Wednesday, May 04, 2011

Highlander's Farewell: Alasdair Fraser and Natalie Haas

Time was, several centuries ago when musical conversation between fiddle and cello defined the beat of popular dance music in Scotland. In recent years, Alasdair Fraser and natalie Haas have picked up that conversation. Keeping tradition in mind, they have taken it in new directions, too based in their own creativity and willingness to trust their ability to do that.

On their album Highlander's Farewell, they offer a musical journey which moves from the Highlands of Scotland to the lowlands, to Ireland, to Appalachia in the southern United States, to California, to Cape Breton, Spain, and back again. The title track is a strathspey which opens a four tune set, a set which finds the tune itself taking a trip from the Scottish Highland to Ireland and over to the Appalachian mountains. You can almost see the smokey mist which often pervades the air in the Highlands through the opening notes of the strathspey. Picking up its steps a bit as a reel and then a jig in Ireland, in the hands of Fraser and Haas it finds its way to the southern mountain of the United highlanders farewell coverStates as a lively breakdown. The Jig Runrig set brings things back with fast paced dance to Scotland. Two tunes by Scottish composer Nathaniel Gow take things on a quieter turn, as they are laments. A pipe hornpipe from the Uists in the Hebrides is paired with a contemporary tune from the work of the ever inventive piper Gordon Duncan. There are three original tunes by Fraser on the disc, among them McLaughlin’s Strathspey, which he wrote as a wedding gift for two friends. There is a set of Galician tunes, a classical sounding touch with La Sansonette, and Gloomy Winter’s Noo Awa, a tune in which you may hear the echoes of the melody of several familiar songs.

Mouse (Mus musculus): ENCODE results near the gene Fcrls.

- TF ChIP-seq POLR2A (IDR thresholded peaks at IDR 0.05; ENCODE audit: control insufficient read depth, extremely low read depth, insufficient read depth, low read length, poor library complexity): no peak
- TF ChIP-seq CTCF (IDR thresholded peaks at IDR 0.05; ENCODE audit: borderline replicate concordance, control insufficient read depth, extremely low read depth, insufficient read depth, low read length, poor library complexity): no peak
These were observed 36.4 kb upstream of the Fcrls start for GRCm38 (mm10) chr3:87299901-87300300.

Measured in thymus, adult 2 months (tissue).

There are thirteen sets in all, each flowing naturally from the other and with the brighter notes from Fraser’s fiddle being framed by and then framing the darker sound of the cello. Haas and Fraser trade back and forth with rhythm and melody, creating an always engaging and fascinating journey. They are supported by fine musical friends, as well, including Hanneke Cassel in piano and fiddle, Dennis Cahill on guitar, Brittany Haas, Martin Hayes, and Bruce Molsky on fiddle, and others. It is, however, the connection between fiddle and cello which centers the music, inviting listeners along on a journey well worth the taking, and well worth the taking more than once.

aside: I had the chance to see Alasdair Fraser and Natalie Haas -- and a few special guests-- play this music at a concert during Celtic Connections a few months back. more on that evening to come.

you may also wish to see
Music Road: Alasdair Fraser & Natalie Haas: In the Moment
Music Road: Scottish music a different way: The Unusual Suspects
Music Road: Celtic Connections 2011:first look

Labels: , , , , , , ,

Bookmark and Share
posted by Kerry Dexter at

6 Comments:

Anonymous Vera Marie Badertscher said...

What a beautiful description of seemingly a complex but delightful album. And since you saw them in person, I assume that makes it somewhat easier to characterize their music?

5:03 PM  
Blogger kerry dexter said...

Vera,
one of the good things about Alasdair and Natalie's music is that while it is quite complex you do not have to know anything about all that to enjoy it thoroughly. I've seen them play several times, though, and it always adds dimension.

7:48 AM  
Anonymous Jane Boursaw said...

I will seek this out - especially being a fiddle player myself.

2:00 PM  
Blogger MyKidsEatSquid said...

Sounds like a beautiful album. I'm looking forward to hearing more about the concert.

10:01 AM  
Anonymous Anonymous said...

Martin Hayes is on Fiddle, it's his duetist Dennis Cahill on Guitar.

11:14 AM  
Blogger kerry dexter said...

anonymous,
you are quite right. my apologies for the error. I've made a change in the article.

4:31 PM  

Post a Comment

Subscribe to Post Comments [Atom]

Links to this post:

Create a Link

<< Home